Ad and marketing creatives
Optimizing Your Press Releases For the Web
According to David Meerman Scott, author of the bestselling book, The New Rules of Marketing and PR, the old rules of PR no longer apply. Thanks to the Internet, marketing and PR professionals shouldn't write press releases for journalists in the hope of getting ink.
No, they should write press release for buyers -- in order to increase sales. That's because your potential and current customers, suppliers and vendors are online and searching for products and services. In fact, over 30 million people visit either Yahoo! News or Google News daily according to Search Engine News.
Call it taking PR to the streets.
So how do you ensure your prospects, buyers, and customers find your press release among the 2,000 or so releases that go out daily? The answer is search engine optimization. To use Search Engine News' phrase, optimizing your press releases is not just recommended -- it's essential.
Tips for optimizing a press release for online distribution
The rules for writing a good press release still haven't changed: develop a newsworthy angle, write a headline that succinctly states the news, and summarize the news in the first paragraph.
Writing a press release for the online marketplace requires new ways of thinking and writing, however. What follows are the strategies I used to optimize a release for a client's white paper lead generation campaign. (You can view the release here.)
- Keep it brief -- Because you no longer have an editor taking his or her mighty pen and editing your wordy press release down to size, you have to do this yourself. I try to keep my press releases to between 400 and 500 words -- and yes, that includes boilerplate! Anything more than that is just too long.
Along the same line, break up large chunks of text into smaller paragraphs to make your release easier to read online.
- Develop a compelling summary -- I learned this lesson the hard way. Some distribution sites, such as PRWeb, allow you to add a summary -- which is then displayed on the main page of the site once the release is live. Well, I left the summary field blank, so when my release went live, it looked bare with nothing but the hyperlinked title. And, without the summary, the press release title alone wasn't enough to compel people to click through. I never made that mistake again.
As you can see with the white paper release example, I used approximately 40 words in the summary, about 10 more words than I wanted. However, I also wanted to include the technical terms that software engineers use when talking about sockets errors.
I've seen some summaries as long as 80 to 100 words. That's too many -- your online readers' eyes will glaze over.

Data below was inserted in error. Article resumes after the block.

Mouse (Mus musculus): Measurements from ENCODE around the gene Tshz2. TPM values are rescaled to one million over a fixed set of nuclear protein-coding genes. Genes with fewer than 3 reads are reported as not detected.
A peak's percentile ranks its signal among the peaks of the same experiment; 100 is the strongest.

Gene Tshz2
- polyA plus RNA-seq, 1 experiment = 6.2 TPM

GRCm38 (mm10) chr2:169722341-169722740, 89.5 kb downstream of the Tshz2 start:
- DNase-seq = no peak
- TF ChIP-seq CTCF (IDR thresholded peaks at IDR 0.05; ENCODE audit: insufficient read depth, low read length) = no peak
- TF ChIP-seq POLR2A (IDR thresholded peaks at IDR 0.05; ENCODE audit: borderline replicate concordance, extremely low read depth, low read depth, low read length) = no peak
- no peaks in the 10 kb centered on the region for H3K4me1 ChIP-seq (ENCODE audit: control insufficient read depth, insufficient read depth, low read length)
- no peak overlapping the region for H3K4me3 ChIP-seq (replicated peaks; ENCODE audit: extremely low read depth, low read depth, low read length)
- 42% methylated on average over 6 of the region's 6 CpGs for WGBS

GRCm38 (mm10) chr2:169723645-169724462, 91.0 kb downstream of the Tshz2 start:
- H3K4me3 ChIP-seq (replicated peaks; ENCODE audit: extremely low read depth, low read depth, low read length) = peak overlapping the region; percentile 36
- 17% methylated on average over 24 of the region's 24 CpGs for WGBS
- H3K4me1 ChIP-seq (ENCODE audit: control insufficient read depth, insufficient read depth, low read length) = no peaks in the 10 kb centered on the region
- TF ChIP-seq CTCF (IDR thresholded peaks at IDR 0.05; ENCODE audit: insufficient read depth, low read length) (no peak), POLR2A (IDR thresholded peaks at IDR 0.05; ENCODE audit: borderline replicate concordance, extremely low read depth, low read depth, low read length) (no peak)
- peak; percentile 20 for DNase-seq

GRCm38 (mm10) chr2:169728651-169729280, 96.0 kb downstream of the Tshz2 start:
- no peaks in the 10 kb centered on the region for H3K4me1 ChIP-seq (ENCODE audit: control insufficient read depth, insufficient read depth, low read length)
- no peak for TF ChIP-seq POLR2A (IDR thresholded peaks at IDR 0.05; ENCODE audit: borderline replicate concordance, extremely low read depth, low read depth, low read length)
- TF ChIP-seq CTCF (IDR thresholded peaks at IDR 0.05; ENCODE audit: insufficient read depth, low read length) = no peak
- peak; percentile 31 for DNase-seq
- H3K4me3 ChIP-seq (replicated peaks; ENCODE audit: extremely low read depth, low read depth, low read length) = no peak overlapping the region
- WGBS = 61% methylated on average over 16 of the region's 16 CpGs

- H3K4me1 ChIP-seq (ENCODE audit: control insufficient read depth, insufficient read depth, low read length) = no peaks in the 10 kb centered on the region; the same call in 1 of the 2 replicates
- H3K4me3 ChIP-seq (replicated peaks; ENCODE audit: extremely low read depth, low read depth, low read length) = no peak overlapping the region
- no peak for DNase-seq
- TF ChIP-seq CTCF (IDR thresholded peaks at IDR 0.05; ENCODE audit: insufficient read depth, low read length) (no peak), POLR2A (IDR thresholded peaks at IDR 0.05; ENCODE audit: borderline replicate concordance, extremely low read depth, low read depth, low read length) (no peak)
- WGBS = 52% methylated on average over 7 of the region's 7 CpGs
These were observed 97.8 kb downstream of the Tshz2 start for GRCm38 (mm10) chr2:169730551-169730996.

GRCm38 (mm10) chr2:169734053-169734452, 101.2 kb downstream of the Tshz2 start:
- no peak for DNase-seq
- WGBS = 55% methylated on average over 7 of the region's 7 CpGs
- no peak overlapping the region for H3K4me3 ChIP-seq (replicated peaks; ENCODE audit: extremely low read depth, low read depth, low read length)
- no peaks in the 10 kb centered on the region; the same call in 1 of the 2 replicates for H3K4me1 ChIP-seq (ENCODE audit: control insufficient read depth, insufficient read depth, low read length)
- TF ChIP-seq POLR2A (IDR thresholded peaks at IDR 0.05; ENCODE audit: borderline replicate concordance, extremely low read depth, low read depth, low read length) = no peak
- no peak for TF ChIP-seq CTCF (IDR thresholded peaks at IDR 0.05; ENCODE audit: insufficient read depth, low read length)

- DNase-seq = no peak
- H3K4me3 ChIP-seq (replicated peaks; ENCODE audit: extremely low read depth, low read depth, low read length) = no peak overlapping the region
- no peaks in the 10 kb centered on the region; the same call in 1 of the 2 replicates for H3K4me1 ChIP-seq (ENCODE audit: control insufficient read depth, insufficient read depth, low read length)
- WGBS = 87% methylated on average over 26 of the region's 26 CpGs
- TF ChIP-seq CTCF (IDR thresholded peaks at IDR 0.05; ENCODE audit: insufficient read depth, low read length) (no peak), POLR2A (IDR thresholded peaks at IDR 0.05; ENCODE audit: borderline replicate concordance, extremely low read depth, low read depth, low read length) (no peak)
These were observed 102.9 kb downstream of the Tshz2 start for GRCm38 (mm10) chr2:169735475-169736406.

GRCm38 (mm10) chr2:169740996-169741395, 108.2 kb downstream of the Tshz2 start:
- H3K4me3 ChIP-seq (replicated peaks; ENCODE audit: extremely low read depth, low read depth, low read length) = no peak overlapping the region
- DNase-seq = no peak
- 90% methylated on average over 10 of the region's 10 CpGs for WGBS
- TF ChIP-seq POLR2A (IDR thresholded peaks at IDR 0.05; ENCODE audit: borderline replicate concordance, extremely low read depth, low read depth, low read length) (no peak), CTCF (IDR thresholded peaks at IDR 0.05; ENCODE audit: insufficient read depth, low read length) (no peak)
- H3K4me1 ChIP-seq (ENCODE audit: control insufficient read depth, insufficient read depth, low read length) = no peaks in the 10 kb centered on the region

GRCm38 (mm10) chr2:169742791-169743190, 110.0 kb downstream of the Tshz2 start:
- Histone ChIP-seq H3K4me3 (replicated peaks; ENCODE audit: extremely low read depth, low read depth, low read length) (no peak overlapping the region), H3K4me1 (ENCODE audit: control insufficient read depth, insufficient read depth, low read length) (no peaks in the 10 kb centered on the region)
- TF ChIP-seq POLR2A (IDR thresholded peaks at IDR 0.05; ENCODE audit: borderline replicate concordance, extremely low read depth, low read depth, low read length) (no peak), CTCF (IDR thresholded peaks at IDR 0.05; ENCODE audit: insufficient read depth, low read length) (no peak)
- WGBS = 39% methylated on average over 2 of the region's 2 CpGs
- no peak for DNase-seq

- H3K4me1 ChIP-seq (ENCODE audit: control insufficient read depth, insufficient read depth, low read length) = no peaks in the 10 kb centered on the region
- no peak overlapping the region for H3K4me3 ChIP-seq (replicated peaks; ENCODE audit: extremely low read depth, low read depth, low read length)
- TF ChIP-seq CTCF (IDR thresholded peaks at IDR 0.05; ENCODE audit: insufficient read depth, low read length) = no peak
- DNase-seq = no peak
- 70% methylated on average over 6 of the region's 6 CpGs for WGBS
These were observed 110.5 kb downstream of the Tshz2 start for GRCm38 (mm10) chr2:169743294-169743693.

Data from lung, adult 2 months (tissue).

- Use the right keywords -- My client initially gave me a list of keywords, which I promptly ran through Keyword Discovery, a keyword search tool, only to learn they were keywords no one was using in their searches.
Instead, we focused on "sockets programming errors" as the primary key phrase, and "winsock errors," "fix winsock errors," and "windows sockets," as the secondary key phrases.
I then used "sockets programming errors" in the headline, the summary, and throughout the body of the release.
If you type "sockets programming errors" into Google, the #1 listing (as of this writing) is for the client's optimized landing page. The #2 listing is to a site that lists the press release.
- Include a link to a specific landing page -- If you're promoting a new product, service, or information, such as a white paper or report, send online searchers to a specific landing page versus your home page -- for two reasons. One, sending people to your home page instead of a specific landing page means they have to click around for the information they want. They'll probably click right back out, too. And two, you can track clicks from the press release to your landing page, which helps you determine how to improve future campaigns.
As you can see in the white paper release, I included a link to the white paper landing page in the first paragraph of the release so that readers don't have to scroll to the bottom of the release to find it.
- Don't forget images! -- Many distribution sites now let you upload graphic files, such as photographs, images, and logos, to your release. Take advantage of this option to "brand" your release. I had my designer make a small GIF of the white paper cover, which I then added to the release (and the landing page, too). The image adds credibility to the copy and helps compel people to click through to the landing page.
The results of this optimized release? A number of "techie" Websites picked it up and within hours after it went live, my client was already getting downloads. According to him, he's received significantly more leads than he received from previous online efforts he did on his own. Plus, the press release lives on at other sites and continues to be a lead generation tool -- while also bumping up the search engine ranking of the landing page due to the number of inbound links.